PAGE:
I glued on two glue-on studs, roughly akin to Clip-Bondís, that a friend made for me. These will be used later. They are attached to the right spar bulkhead on the forward face.

Remember that the fuel valve and fuel pump are installed? The fuel line between them is now installed, too. I fabricated it, and it only took me five tries to get it right.

I put the avionics shelf in for now and connected the pitch servo cable to its Dsub connector and plugged it in. Next, I did the same for the ADAHRS cable. I trimmed the transponder cable and put the Dsub pins on it and then remembered - the transponder doesnít get connected to the network hub as I was about to attempt to do, it gets connected to the EFIS D37 connector, which I don't have yet. Iíll need to splice some of the original wire back on. Oopsie! RTFM, dummy. Which made me realize that just as the Trig TY91 com radio has its schematic, I really ought to make one for the transponder. Thatís costing me a few hours.

And now that the topic of hours is on the table, letís talk about that. Iíd been working close to 600 hours a year, roughly. You can figure out how many hours a week that is - it ainít much. I kicked that up a couple notches, set a daily and weekly goal for hours worked, and am now making a bit of progress. Instead of looking at this as a fun hobby project, with little concern about flying it (I really donít need an RV-3B or even particularly want one, when we come down to it), I decided to complete the plane and get it in the air. A different goal, you see. Why the difference? Well, Iím getting older and my needs and priorities are shifting since I started this thing nine years ago.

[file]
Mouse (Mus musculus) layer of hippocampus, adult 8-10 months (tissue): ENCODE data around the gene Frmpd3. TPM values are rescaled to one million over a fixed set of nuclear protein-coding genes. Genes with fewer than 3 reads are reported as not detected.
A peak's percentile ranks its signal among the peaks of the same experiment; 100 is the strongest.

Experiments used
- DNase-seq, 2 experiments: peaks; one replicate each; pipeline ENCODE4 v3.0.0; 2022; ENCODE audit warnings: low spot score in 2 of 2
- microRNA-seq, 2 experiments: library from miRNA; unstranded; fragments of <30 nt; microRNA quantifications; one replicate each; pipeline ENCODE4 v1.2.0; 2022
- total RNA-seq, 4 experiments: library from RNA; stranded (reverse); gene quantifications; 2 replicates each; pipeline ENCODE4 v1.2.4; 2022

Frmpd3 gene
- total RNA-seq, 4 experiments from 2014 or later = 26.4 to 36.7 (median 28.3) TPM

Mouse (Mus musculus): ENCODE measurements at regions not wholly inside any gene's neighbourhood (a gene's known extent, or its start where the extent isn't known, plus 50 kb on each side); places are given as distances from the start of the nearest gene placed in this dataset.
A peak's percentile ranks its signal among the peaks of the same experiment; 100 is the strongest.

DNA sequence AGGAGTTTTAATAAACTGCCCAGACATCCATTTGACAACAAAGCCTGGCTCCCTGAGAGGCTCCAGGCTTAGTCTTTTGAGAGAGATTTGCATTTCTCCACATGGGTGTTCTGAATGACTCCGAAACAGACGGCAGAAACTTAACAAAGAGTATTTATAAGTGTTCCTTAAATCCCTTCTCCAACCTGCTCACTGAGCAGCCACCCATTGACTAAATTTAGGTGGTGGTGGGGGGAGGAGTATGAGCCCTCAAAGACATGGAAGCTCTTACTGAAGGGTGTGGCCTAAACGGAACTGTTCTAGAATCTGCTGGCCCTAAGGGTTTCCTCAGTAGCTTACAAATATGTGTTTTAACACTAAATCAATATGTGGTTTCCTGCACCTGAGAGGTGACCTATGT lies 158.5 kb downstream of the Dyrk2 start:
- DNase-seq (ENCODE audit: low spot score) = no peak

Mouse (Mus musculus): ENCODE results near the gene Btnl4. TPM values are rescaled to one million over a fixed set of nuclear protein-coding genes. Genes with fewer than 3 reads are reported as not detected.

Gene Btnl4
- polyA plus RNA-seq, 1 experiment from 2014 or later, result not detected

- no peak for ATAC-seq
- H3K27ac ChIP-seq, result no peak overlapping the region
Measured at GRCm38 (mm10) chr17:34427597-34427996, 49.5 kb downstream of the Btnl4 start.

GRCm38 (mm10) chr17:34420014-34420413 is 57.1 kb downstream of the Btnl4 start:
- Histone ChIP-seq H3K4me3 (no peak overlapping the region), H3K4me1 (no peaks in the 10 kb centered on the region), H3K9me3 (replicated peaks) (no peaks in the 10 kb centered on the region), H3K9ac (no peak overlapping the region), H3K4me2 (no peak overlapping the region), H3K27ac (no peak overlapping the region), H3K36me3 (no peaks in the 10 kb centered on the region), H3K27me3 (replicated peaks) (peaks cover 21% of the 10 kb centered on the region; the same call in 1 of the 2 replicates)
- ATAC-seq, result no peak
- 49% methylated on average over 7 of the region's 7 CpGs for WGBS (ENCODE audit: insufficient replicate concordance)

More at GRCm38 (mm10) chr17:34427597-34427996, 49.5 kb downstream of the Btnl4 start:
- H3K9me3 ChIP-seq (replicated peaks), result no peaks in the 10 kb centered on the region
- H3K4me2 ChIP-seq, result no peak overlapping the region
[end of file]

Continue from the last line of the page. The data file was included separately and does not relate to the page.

Dave

David Paule 08-29-2021 06:46 PM

Hereís a photo of that fuel line I mentioned.



The longer hours mean that the afternoon nap Iíd been enjoying isnít possible. And it also means that I canít do some of the occasional activities Iíd been doing. The result of the changes is that the RV-3B is less enjoyable as a project, and more like a job. And Iíve been making a bit of progress.

Dave

David Paule 09-14-2021 08:49 PM

One of the things that had been nagging at me for a while is that I never did install the braces between the seat bulkhead and the longerons aft of them. This is an RV-4 mod because as designed, the seat back presses against the seat bulkhead, flexing it. I wasnít too worried because on my plane the seat back only presses against it at the top, with less leverage. Still, I wanted to add the braces.

It got a bit complicated because the aft canopy latchís bearing block is in that location and the roll bar is right there too.

Ultimately I made a small two-piece assembly for the right side and a different one for the left. The left one is a piece of aluminum angle attached to the roll barís forward bolt and ending at an aluminum sheet bracket on the bulkhead, at a place thatís clear of the interfering parts. The pieces are riveted together and to the bulkhead.

The right one is simpler and has a cleaner load path, made of two aluminum sheet fittings. Like the left side, itís riveted together and to the bulkhead, and picks up the forward roll bar bolt.

Sorry, no photos of them.